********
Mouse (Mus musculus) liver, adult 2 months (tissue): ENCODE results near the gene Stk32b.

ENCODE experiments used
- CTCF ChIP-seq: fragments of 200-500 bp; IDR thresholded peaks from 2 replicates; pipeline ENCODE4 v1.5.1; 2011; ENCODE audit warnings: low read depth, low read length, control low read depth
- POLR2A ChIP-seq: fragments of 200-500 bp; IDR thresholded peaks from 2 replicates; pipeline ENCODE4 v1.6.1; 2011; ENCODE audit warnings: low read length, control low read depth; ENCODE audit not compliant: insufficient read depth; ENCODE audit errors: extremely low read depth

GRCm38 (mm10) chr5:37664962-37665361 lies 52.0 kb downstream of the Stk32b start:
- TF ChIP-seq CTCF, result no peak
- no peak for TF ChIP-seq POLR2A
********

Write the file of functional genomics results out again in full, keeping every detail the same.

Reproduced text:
Mouse (Mus musculus) liver, adult 2 months (tissue): ENCODE results near the gene Stk32b.

ENCODE experiments used
- CTCF ChIP-seq: fragments of 200-500 bp; IDR thresholded peaks from 2 replicates; pipeline ENCODE4 v1.5.1; 2011; ENCODE audit warnings: low read depth, low read length, control low read depth
- POLR2A ChIP-seq: fragments of 200-500 bp; IDR thresholded peaks from 2 replicates; pipeline ENCODE4 v1.6.1; 2011; ENCODE audit warnings: low read length, control low read depth; ENCODE audit not compliant: insufficient read depth; ENCODE audit errors: extremely low read depth

GRCm38 (mm10) chr5:37664962-37665361 lies 52.0 kb downstream of the Stk32b start:
- TF ChIP-seq CTCF, result no peak
- no peak for TF ChIP-seq POLR2A